This is also another reason for sellers not to send all of your new product inventory to FBA immediately. If you are not confident that you will be able to sell through that inventory, holding the bulk of it at a 3PL may be the best move for you. Perhaps that’s exactly what Amazon had in mind with this policy change, making it unbelievably uncomfortable for you to hold dud inventory at FBA. Restructuring your inventory strategy just got that much more vital.

Bottom line is, being charged based on DIM weight could lead to a considerable cost increase for some sellers.

Within the SoStocked community, for instance, some sellers have reported seeing their FBA fulfillment fees increase by $1 per unit. One seller even reported a 94% increase in fulfillment fees. These types of increases are quite substantial for sellers with slim margins.

Think Twice Before Removing Your Inventory

If you have enabled automatic removal of your aging inventory, you might not be aware of the new rates that Amazon is charging you. Interesting that around the same time Amazon increases the removal order fees structure, they also implement more stringent automatic removals. 🤔

Amazon is just whittling away at our profit every way they can. First, these dimensional weight changes. Then, they hit sellers with a 5% fuel and inflation surcharge in April. A few weeks later, they implemented a surcharge on aged inventory. ⚠️

These fee increases are getting out of control. Unfortunately, it’s these tiny little things that will end up really taking a bite out of your profits and making some products unprofitable.

So, before going through removal orders or automating your inventory removals, make sure you’re aware of these new fees so you can run some numbers first. Sometimes, it makes more business sense to try to recover some profit by liquidating your dead stock rather than just shipping it back to you.

Profit Recovery Strategies

If your excess units or slow sellers are still in sellable condition, consider the following profit recovery options:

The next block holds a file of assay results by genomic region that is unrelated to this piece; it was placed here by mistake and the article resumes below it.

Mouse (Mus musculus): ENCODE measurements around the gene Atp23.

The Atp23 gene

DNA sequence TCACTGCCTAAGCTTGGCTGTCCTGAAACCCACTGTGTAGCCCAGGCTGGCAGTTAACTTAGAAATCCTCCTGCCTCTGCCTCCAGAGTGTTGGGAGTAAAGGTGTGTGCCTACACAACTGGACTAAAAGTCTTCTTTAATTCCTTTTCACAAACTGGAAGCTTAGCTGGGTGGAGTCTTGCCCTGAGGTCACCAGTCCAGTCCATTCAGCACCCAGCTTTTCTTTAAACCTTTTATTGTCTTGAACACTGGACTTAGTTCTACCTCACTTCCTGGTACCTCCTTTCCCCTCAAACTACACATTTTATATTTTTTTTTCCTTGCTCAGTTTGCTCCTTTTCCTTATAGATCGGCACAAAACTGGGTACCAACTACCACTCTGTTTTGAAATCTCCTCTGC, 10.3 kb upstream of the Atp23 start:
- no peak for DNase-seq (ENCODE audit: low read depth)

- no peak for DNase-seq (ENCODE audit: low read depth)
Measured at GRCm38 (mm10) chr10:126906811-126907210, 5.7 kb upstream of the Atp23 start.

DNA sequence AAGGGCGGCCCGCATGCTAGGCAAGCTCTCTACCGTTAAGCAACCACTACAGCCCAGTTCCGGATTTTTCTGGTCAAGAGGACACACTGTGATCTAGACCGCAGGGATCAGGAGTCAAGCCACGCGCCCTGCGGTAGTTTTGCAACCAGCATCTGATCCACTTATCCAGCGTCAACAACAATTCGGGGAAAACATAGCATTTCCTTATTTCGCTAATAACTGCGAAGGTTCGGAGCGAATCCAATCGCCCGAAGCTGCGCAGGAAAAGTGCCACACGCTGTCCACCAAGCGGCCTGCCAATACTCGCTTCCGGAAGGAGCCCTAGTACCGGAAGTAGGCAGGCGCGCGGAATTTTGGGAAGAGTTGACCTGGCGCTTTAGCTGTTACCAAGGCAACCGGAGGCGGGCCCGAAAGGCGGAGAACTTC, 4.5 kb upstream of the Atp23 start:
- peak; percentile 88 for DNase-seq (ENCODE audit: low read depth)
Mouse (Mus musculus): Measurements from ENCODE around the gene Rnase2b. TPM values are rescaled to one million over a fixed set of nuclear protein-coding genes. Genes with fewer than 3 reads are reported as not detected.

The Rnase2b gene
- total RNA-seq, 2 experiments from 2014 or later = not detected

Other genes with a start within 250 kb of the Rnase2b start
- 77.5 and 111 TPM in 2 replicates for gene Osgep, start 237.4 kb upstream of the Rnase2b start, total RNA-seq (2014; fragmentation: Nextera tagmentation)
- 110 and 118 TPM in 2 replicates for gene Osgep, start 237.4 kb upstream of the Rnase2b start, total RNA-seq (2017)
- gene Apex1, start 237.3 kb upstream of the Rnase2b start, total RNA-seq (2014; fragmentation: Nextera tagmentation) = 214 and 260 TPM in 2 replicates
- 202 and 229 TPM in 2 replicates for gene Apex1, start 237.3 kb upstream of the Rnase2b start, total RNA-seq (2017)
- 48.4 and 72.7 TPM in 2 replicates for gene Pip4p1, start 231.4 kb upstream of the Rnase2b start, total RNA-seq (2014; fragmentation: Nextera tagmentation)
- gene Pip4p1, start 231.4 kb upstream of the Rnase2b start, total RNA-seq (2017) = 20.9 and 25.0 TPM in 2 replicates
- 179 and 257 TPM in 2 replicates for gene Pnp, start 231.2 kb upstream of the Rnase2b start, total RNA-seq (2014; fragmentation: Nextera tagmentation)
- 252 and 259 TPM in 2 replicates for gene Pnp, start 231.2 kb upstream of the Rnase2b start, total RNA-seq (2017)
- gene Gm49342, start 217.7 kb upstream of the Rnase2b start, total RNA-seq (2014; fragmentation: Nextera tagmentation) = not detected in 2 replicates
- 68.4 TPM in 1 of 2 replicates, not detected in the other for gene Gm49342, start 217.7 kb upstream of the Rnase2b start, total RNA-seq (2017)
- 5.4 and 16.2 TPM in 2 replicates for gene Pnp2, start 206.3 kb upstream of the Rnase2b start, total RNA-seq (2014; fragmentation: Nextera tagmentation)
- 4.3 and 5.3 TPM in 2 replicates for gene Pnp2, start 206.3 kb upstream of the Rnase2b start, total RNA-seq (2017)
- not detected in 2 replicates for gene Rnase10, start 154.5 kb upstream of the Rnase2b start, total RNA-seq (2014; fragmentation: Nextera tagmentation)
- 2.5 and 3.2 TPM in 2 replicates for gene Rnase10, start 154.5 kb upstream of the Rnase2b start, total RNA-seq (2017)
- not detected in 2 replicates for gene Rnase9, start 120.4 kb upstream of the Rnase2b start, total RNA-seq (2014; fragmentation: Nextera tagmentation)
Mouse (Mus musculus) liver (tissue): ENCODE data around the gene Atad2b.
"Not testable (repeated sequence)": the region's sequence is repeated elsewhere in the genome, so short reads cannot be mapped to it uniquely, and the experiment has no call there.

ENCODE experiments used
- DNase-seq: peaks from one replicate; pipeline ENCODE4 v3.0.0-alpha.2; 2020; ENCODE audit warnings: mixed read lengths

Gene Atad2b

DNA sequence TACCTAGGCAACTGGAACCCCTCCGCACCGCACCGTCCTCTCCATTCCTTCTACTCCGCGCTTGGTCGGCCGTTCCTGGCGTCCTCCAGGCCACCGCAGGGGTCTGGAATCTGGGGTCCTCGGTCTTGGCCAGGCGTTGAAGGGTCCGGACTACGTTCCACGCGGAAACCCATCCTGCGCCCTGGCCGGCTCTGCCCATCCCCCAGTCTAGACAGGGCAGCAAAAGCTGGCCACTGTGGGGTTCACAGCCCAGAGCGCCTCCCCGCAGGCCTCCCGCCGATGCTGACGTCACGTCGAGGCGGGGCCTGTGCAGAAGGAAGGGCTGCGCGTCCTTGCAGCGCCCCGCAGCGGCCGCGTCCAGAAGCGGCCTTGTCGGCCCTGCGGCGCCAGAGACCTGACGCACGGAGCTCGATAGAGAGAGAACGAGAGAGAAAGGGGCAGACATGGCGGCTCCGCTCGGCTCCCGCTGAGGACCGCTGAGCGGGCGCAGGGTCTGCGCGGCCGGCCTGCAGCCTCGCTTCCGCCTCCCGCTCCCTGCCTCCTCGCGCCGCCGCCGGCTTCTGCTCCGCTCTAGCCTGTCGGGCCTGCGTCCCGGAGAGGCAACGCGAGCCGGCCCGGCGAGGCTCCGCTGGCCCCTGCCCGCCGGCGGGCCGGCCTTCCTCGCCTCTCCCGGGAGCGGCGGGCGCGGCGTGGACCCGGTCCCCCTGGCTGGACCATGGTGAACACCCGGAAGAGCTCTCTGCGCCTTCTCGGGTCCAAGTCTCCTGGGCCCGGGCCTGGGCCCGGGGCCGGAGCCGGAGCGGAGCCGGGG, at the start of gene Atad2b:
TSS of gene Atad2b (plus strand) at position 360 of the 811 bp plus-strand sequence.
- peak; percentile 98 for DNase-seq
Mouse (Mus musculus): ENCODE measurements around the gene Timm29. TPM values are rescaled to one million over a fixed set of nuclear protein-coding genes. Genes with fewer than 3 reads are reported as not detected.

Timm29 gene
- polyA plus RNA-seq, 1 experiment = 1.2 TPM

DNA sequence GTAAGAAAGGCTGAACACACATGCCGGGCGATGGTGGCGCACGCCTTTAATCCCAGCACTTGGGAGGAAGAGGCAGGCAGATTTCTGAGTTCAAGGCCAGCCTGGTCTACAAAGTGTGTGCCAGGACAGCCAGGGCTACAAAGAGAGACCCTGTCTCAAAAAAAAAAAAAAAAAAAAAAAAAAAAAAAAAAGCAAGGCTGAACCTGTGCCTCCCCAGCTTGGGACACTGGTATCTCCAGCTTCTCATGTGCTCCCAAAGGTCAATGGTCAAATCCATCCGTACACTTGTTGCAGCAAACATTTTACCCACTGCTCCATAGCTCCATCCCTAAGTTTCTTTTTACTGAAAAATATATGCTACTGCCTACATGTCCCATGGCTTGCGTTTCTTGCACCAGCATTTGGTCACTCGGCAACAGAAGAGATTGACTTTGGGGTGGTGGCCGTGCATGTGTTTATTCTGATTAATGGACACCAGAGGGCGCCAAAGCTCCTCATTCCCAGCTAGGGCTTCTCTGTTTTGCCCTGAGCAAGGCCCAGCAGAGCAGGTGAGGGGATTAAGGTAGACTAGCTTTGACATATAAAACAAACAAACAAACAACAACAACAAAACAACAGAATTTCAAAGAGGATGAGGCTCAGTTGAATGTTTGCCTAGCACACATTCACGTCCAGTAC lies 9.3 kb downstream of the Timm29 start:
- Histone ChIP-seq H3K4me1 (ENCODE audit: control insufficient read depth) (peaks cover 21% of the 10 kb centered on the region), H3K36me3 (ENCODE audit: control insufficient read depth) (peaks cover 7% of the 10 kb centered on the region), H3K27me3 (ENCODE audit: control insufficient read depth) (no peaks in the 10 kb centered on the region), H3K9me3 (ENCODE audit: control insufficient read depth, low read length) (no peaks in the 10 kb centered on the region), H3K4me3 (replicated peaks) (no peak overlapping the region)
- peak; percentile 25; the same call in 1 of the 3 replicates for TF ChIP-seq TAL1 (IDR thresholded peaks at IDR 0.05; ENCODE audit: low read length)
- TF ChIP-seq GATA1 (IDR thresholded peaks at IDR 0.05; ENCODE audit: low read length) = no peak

• Running a flash sale such as Amazon Lightning Deals or Amazon Outlet Deals
  • Liquidating slow sellers through the FBA Liquidations Program, which only charges $0.25 to $1.90 (+ $0.20 per lb above first 2 lbs) processing fee per unit, plus 15% referral fee.

However, if none of these options are worth the effort, then your next best move is to create a removal or disposal order for your excess inventory.

Other Ways to Keep Costs Low 💰

If you need to cut costs to offset the added Amazon fees, try to rethink your packaging and shipping practices. It would be best to keep your product packaging compact by downsizing your jar sizes, vacuum sealing to size-down bulky items or in other ways reducing packaging size in order to achieve the smallest dimensions possible.

Then, use our Master Carton Calculator to find your optimal carton and pallet load capacity per order to reduce shipping costs across several different facets of your supply chain.

And if you’re planning to replace your slow sellers with new, more lucrative products, use our FBA Calculator to determine their profit potential. This calculator includes the 2022 Amazon Fulfillment Fees Policy to calculate DIM weight and select the greater of unit weight or dimensional weight, thereby ensuring the accuracy of your fee calculations based on the latest Amazon policies.

Related: Inventory-Minded Marketing for Amazon SellersAmazon Restock Limits Tips and Updates6 Causes of Amazon Unfulfillable Inventory and How to Fix Them